NICE Issues Positive FAD for Fingolimod after Novartis Relents and Offers PAS
Novartis's Gilenya (fingolimod) is set to gain reimbursement for a subset of the treatable population after the National Institute for Health and Clinical Excellence changed its mind.
IHS Global Insight Perspective
The positive National Institute for Health and Clinical Excellence (NICE) guidance is linked to a favourable outcome of the agency's cost-effectiveness assessment for Gilenya (fingolimod).
Only a change in the cost of the treatment could have changed NICE's negative view at this stage, and this is precisely what Novartis has done.
The Gilenya experience provides a fresh example of what has become common practice in NICE reviews: unwilling to reduce a drug's list price, manufacturers wait until the last minute to offer the treatment at a reduced cost to the National Health Service under a patient access scheme in order to gain positive NICE guidance.
Fingolimod to See Light of Day As NICE Has Change of Heart
The United Kingdom's National Institute for Health and Clinical Excellence (NICE) has indicated plans to recommend the funding of Swiss pharma Novartis's Gilenya (fingolimod) in a final appraisal determination (FAD) issued today (16 March). The FAD (available here) is in contrast to the previous view in draft guidance , which indicated that Gilenya was set for rejection.
In the FAD, NICE's appraisal committee indicates that fingolimod should be recommended as an option for the treatment of highly active relapsing-remitting multiple sclerosis in adults, only if patients have an unchanged or increased relapse rate or ongoing severe relapses compared with the previous year, despite treatment with beta interferon. The positive recommendation is subject to a patient access scheme (PAS) provided by the manufacturer, which makes fingolimod available at a discount to the National Health Service.
The incremental cost-effectiveness ratio (ICER) per quality-adjusted life year (QALY) for fingolimod in the manufacturer's original submission was as high as GBP73,191 (USD115,526.73) and GBP85,266 per QALY gained when treatment efficacy was assumed to be reduced by a respective 50% or 75%. It reached GBP97,159 and GBP64,280 per QALY gained when the time horizon was shortened to 10 years and 20 years, respectively.
In response to the first appraisal consultation document, Novartis offered a PAS including a simple discount that remains confidential. With the cost of the drug under the PAS applied, the manufacturer's deterministic base-case ICER for fingolimod in population 1b was reduced to GBP10,839 per QALY gained, compared with Avonex. The probabilistic ICER determined by the manufacturer, including the PAS, was GBP15,825 per QALY gained. At the suggestion of NICE's Evidence Review Group (ERG), the manufacturer also reworked its model to include utility data from the trials where available, and then published data from Orme et al (2007) for the remaining Expanded Disability Status Scale states, while also assuming a 50% reduction in treatment effect at five years.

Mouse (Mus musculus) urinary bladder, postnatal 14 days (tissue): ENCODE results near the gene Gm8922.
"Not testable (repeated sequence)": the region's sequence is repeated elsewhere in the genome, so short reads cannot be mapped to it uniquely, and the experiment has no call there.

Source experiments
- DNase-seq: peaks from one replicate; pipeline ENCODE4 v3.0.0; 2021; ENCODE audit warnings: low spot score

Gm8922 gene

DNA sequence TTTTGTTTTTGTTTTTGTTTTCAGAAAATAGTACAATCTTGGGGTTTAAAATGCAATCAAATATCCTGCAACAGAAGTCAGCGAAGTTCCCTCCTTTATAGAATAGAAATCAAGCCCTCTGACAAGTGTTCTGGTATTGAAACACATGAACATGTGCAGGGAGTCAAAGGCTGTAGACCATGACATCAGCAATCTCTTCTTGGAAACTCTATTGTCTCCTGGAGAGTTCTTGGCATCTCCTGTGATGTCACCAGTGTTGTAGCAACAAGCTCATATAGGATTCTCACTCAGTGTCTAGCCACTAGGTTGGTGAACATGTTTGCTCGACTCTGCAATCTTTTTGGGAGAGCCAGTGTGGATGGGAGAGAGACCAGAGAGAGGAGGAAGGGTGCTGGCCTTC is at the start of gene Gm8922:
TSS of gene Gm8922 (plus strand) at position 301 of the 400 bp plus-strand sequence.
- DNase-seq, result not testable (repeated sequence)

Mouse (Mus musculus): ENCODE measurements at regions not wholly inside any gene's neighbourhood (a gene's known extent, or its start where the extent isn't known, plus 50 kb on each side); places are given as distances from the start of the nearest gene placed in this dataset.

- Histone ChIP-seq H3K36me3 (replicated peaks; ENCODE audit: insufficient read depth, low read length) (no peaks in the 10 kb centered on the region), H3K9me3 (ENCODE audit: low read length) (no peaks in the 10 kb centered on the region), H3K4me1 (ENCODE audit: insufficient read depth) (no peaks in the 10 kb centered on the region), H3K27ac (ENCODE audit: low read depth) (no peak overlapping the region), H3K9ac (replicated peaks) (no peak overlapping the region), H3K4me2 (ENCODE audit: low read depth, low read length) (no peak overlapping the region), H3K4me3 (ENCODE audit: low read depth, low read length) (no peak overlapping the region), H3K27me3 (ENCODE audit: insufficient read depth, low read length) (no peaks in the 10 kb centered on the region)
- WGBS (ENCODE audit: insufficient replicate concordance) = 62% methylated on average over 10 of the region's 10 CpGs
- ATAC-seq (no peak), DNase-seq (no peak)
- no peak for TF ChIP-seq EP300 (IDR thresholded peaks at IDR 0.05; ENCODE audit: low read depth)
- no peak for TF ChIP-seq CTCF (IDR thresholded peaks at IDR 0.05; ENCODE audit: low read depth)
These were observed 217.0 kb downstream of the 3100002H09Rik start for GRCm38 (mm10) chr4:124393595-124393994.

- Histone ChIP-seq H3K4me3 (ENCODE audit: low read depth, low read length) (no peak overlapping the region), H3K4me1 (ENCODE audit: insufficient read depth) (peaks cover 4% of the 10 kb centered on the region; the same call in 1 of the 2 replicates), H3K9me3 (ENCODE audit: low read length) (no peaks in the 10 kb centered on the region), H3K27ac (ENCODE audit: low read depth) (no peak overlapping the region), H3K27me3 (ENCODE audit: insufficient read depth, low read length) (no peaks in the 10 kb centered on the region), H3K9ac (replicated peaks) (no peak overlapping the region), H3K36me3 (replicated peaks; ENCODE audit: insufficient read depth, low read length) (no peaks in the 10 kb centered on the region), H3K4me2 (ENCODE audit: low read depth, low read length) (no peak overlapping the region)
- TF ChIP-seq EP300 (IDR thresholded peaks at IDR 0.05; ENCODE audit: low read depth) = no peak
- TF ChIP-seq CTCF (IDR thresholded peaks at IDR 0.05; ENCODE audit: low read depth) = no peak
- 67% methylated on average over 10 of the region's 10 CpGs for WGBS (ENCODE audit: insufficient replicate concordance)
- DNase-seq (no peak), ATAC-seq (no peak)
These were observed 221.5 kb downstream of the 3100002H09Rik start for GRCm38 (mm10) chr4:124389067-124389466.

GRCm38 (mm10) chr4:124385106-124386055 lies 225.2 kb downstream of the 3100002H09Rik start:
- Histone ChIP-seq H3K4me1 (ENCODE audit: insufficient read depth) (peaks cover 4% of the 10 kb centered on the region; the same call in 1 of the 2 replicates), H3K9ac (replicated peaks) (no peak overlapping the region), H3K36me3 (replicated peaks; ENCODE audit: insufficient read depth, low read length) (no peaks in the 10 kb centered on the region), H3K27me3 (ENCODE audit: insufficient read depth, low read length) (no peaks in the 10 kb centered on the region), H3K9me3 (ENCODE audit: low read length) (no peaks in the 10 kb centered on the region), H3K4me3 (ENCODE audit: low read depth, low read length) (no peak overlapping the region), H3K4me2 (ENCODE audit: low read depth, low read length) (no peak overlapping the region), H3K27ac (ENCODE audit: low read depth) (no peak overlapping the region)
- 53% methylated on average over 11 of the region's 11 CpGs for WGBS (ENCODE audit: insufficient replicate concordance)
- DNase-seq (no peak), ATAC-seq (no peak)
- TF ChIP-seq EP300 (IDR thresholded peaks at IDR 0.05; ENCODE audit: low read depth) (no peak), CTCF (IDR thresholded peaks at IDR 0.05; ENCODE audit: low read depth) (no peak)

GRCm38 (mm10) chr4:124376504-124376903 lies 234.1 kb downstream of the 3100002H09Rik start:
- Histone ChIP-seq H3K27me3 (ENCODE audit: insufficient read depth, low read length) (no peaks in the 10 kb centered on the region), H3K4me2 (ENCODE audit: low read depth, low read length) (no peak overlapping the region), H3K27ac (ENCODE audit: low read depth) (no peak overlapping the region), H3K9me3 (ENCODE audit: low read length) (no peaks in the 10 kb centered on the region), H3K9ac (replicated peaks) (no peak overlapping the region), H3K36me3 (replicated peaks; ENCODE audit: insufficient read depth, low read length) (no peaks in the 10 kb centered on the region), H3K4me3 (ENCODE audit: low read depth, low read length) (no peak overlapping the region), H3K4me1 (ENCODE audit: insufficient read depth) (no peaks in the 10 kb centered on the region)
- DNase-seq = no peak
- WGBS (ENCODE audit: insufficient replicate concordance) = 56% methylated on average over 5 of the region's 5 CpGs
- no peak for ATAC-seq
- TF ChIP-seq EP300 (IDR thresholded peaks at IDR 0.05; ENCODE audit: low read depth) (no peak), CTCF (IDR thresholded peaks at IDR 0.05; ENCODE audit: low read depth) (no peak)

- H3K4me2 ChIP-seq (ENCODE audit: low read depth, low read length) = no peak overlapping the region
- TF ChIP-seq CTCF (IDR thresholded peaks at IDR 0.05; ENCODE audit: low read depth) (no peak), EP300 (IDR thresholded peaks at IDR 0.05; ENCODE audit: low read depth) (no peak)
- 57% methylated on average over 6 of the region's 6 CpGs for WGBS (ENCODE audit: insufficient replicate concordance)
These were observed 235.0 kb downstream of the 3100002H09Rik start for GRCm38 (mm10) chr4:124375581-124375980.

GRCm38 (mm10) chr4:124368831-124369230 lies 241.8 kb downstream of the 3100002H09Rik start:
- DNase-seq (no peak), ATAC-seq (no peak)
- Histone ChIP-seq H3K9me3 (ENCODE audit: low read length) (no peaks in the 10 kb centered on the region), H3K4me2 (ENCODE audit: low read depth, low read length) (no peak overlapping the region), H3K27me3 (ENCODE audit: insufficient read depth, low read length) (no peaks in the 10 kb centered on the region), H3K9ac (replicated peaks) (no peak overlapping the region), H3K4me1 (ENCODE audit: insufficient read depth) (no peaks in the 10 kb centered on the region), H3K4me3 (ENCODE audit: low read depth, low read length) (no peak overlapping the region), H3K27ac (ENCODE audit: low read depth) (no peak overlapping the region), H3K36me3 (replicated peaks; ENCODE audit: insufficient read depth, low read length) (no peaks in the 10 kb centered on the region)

In response to the second appraisal consultation document, Novartis also explored the directional effect on the ICER of changing the natural history transition matrix to slow disability progression. Also at the ERG's suggestion, the manufacturer provided analyses only for population 1b, excluding patients who also met the criteria for population 2.
After reviewing the additional data, the NICE appraisal committee concluded that the most plausible ICER for fingolimod compared with the weighted average of the comparators was likely to be in the range of GBP25,000–35,000 per QALY gained.
Outlook and Implications
The discount offered by the company has clearly been instrumental in triggering a change of mind by the UK's influential health technology assessment agency. Novartis has offered the PAS relatively late in the game—after two negative draft reviews—in what is clearly a trend with NICE reviews. A PAS is offered at the last minute, when a NICE rejection is clearly forthcoming. Even with the discount offered, NICE is set to recommend the reimbursement of Gilenya in only a subset of the treatable population: population 1b, for whom the cost-effectiveness case was better demonstrated. Population 1b includes adults who have an unchanged or increased relapse rate, or ongoing severe relapses compared with the previous year, despite previous treatment with beta interferon.
- Indian government releases DPCO 2013, expanding price controls to 652 drugs
- Key US data releases and events
- Budget 2014: US administration signals greater willingness to compromise
- Mercedes-Benz unveils important new S-Class
- GDP, inflation, retail sales, public finances, and Bank of England minutes all feature in UK Economic Week starting 20 May
- Kremlin power struggle becomes evident as influential Russian political ideologue resigns
- Global Economic Impact of the Japanese Earthquake, Tsunami, and Nuclear Disaster
- Slow start to 2013 highlights ongoing economic challenges in Vietnam
- Consumer spending and export recovery drive Japan's GDP growth in Q1
- Chinese vehicle sales and production rise to over 2 mil. units in March, Q1 sales up 13.2% y/y – CAAM